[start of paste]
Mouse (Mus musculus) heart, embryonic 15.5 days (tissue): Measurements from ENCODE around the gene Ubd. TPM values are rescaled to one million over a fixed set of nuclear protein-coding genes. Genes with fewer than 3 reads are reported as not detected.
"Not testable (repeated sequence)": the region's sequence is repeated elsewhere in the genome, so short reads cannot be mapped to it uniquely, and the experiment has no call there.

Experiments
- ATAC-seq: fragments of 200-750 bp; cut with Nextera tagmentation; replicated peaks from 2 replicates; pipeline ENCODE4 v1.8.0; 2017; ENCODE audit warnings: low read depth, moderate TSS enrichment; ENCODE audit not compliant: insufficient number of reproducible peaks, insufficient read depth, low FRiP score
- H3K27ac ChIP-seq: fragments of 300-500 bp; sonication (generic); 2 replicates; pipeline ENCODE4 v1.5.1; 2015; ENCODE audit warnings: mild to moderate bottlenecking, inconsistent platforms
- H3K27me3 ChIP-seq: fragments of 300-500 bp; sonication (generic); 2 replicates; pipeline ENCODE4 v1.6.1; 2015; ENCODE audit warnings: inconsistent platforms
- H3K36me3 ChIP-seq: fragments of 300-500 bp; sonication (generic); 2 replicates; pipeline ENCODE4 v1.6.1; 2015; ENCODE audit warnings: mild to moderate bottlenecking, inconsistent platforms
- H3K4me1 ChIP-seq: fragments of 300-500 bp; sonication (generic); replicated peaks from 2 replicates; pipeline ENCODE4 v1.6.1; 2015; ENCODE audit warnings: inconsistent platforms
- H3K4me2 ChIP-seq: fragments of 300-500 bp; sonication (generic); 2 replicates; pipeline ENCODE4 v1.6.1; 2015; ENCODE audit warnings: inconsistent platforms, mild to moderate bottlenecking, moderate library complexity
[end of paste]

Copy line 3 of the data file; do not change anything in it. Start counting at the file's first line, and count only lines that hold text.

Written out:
Experiments